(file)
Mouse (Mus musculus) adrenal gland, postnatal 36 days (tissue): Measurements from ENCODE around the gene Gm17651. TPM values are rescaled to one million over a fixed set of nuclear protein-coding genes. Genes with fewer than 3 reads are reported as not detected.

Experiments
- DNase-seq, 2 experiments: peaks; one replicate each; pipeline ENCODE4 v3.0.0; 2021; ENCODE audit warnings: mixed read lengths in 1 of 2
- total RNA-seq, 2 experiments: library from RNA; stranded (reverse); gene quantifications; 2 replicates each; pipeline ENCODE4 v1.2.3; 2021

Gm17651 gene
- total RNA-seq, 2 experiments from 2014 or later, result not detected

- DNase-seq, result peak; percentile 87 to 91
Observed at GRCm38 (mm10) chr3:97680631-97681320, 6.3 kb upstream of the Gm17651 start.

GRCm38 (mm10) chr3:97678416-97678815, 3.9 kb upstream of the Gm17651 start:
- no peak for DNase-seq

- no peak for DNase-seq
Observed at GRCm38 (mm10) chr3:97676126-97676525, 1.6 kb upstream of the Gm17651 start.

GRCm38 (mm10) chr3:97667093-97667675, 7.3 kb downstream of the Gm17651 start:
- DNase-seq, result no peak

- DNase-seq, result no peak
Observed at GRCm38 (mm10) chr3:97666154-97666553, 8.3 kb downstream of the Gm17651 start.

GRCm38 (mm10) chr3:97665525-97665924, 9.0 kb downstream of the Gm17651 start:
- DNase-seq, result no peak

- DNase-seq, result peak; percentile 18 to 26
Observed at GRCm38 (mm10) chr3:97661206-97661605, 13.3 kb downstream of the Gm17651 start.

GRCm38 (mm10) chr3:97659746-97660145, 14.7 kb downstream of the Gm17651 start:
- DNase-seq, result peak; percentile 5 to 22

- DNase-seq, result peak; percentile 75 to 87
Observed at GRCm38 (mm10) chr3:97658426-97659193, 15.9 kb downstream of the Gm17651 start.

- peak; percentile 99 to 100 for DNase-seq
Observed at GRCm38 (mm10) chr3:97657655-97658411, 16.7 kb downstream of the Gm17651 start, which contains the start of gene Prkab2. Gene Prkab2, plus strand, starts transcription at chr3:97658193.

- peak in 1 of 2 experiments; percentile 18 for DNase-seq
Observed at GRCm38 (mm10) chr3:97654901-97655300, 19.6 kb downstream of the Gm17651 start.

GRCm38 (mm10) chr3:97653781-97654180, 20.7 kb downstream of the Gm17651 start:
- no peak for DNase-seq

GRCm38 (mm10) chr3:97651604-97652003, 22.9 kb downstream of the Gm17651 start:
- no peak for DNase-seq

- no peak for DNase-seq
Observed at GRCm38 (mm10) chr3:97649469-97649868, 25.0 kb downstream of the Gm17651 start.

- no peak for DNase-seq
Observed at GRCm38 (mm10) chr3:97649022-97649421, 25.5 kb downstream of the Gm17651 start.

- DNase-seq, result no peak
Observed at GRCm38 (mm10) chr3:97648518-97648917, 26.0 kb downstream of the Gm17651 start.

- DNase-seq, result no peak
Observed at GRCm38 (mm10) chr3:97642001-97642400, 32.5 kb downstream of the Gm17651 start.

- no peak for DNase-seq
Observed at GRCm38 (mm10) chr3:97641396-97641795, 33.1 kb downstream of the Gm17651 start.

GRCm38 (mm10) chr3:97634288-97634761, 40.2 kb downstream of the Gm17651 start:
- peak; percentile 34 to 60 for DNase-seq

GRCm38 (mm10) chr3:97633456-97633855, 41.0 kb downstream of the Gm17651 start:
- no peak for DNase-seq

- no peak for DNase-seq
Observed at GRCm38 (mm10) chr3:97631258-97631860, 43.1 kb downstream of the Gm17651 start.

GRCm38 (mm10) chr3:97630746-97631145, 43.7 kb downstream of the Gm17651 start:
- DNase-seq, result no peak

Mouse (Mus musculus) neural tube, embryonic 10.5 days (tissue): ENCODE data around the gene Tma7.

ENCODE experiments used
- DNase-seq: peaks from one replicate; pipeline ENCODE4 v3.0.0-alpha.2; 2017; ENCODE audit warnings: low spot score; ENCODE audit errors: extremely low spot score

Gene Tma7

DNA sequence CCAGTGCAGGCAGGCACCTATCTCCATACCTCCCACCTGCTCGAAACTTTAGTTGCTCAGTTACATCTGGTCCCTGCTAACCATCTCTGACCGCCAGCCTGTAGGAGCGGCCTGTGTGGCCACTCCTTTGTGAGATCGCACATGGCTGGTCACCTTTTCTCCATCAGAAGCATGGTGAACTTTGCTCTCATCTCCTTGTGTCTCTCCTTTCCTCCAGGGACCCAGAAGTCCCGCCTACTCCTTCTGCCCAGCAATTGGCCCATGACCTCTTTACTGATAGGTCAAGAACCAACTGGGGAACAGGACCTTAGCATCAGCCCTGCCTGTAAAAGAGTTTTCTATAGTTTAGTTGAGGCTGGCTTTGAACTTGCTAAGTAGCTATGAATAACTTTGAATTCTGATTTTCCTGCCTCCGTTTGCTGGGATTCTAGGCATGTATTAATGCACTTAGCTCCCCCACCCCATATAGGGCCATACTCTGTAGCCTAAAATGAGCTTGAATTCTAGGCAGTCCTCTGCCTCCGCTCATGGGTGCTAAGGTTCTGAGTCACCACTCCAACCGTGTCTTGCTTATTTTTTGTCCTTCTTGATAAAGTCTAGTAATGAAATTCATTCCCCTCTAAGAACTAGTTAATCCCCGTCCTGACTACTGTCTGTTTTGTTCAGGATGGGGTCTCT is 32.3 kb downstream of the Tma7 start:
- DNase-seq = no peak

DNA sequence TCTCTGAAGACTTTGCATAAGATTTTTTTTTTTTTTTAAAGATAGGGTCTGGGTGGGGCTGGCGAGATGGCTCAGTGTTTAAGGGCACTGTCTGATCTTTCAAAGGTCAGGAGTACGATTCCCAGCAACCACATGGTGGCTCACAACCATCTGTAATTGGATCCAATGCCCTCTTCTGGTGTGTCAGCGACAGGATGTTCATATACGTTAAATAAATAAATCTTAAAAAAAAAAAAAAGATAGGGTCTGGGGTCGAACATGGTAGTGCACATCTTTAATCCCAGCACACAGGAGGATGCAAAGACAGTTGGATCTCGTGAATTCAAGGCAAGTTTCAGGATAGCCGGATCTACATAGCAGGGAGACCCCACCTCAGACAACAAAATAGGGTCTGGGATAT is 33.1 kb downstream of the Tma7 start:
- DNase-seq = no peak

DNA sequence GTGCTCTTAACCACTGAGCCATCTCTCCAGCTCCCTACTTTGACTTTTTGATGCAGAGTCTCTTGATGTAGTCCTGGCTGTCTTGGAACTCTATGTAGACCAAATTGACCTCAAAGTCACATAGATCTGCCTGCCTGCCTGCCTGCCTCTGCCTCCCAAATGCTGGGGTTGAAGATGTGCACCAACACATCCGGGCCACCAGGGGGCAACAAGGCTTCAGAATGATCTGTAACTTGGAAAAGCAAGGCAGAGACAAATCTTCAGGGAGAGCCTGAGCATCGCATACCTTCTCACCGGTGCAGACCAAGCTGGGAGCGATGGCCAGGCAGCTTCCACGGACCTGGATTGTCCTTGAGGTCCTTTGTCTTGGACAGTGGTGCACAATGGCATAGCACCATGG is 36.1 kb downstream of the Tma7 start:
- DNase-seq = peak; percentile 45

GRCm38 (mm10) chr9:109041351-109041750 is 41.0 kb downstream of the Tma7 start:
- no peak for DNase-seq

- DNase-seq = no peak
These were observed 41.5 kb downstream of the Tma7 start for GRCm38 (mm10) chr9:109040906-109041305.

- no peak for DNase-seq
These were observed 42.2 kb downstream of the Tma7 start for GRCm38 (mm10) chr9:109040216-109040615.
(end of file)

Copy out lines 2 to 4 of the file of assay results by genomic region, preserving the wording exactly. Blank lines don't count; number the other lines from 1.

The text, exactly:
Experiments
- DNase-seq, 2 experiments: peaks; one replicate each; pipeline ENCODE4 v3.0.0; 2021; ENCODE audit warnings: mixed read lengths in 1 of 2
- total RNA-seq, 2 experiments: library from RNA; stranded (reverse); gene quantifications; 2 replicates each; pipeline ENCODE4 v1.2.3; 2021